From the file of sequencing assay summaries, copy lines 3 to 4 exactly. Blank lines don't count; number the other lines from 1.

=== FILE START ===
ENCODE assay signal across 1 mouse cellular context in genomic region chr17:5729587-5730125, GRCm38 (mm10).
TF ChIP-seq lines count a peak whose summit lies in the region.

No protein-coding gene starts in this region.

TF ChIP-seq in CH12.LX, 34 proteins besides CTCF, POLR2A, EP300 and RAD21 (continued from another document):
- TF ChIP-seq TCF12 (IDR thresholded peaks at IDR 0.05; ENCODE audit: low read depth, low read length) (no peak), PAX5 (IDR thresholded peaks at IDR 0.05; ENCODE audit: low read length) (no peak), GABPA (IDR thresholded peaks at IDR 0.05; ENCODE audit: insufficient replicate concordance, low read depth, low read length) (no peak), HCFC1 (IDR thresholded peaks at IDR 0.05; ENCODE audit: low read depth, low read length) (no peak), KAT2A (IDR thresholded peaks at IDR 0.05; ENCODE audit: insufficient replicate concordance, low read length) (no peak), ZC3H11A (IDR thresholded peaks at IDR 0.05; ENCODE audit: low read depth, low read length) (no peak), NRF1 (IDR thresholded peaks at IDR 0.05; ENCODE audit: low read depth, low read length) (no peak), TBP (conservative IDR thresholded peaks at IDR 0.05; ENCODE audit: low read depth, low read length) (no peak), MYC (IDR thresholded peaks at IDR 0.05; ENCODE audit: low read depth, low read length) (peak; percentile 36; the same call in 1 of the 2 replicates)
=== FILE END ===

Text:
No protein-coding gene starts in this region.

TF ChIP-seq in CH12.LX, 34 proteins besides CTCF, POLR2A, EP300 and RAD21 (continued from another document):